Cubism and the Disdained Painting - 5.0 out of 5 based on 1 vote

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Just like “Impressionism,” the word “Cubism” comes from one painting and its insulting description by a conservative art critic who could not understand its value. Here is the painting in question:

Georges Braque, Houses at L’Estaque, 1908, Museum of Fine Arts, Bern

This painting was exhibited at the 1908 Salon d’Automne in Paris and inspired art critic Louis Vauxcelles the following comment about Braque:

“He despises form and reduces everything — places, shapes and houses — to geometric diagrams, to cubes.” In the original French: “Il méprise la forme, réduit tout, sites et figures et maisons, à des schémas géométriques, à des cubes,” (published in the “Supplément à Gil Blas,” November 14, 1908). In other words, Louis Vauxcelles thought that Braque’s work was terrible.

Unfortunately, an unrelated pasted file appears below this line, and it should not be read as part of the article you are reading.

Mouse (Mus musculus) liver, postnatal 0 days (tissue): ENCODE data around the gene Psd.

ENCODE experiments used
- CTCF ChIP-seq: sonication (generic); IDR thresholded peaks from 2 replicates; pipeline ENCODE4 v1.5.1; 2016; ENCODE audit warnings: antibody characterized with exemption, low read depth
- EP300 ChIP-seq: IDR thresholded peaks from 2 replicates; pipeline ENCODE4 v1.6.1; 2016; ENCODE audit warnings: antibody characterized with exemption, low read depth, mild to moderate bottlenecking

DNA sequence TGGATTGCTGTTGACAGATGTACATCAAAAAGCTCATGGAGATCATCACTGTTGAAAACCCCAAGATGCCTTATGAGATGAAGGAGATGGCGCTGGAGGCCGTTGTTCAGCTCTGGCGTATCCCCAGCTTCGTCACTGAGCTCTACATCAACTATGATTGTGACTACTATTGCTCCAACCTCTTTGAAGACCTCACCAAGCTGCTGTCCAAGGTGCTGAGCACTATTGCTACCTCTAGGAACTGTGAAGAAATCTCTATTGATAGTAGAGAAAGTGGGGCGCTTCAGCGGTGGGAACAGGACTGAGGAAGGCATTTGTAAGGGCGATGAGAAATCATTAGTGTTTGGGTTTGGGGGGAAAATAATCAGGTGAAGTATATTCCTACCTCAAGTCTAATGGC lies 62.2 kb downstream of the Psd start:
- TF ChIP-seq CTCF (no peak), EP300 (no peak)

Starting with Vauxcelles’ article, the word “cube” gradually became negatively associated with the works of Braque, Picasso, Metzinger and others, until their style was called “Cubism” at the 1911 Salon des Indépendants, even though their style has little to do with cubes themselves.

In this sense, Cubism got its name not just like Impressionism did, but also like Fauvism. These three movements are among the most influential developments in western art history, but their names were originally meant to be insulting and dismissive, because they broke traditional rules.